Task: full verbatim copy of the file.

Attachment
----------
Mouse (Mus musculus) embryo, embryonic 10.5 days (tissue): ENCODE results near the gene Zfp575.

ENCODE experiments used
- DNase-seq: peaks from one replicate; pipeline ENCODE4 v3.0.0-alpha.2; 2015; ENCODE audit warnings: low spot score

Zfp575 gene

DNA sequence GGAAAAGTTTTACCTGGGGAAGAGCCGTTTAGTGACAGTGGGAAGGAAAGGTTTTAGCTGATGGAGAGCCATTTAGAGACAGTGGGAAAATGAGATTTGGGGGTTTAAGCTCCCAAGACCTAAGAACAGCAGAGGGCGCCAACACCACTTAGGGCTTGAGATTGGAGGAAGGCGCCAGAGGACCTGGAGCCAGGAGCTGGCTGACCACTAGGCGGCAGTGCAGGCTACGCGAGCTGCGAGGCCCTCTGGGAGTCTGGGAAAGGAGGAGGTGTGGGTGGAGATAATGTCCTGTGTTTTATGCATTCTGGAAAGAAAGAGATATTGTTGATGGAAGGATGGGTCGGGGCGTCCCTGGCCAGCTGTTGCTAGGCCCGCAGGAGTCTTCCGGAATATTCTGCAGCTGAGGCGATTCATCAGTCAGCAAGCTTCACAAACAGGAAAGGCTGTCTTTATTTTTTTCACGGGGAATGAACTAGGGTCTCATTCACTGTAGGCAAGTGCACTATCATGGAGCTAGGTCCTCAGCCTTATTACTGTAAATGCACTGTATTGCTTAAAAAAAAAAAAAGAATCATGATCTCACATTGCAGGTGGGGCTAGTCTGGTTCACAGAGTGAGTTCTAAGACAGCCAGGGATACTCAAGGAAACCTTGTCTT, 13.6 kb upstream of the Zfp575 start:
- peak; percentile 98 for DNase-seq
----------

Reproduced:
Mouse (Mus musculus) embryo, embryonic 10.5 days (tissue): ENCODE results near the gene Zfp575.

ENCODE experiments used
- DNase-seq: peaks from one replicate; pipeline ENCODE4 v3.0.0-alpha.2; 2015; ENCODE audit warnings: low spot score

Zfp575 gene

DNA sequence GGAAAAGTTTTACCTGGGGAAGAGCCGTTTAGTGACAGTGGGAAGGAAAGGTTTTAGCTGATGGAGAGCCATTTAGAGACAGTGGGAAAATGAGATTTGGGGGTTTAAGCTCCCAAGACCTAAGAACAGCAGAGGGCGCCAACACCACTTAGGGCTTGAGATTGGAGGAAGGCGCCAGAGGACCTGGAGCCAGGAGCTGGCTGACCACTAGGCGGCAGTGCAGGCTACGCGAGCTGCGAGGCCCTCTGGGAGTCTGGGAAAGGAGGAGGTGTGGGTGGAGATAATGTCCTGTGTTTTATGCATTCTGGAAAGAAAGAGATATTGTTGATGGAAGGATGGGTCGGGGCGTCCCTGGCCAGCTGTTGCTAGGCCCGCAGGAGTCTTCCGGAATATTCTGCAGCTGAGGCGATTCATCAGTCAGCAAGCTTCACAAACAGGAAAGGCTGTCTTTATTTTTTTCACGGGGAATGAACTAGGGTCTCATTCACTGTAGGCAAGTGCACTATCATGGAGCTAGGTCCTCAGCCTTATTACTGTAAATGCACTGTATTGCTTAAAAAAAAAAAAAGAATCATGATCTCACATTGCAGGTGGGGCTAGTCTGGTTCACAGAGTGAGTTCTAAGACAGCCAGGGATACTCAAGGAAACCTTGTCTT, 13.6 kb upstream of the Zfp575 start:
- peak; percentile 98 for DNase-seq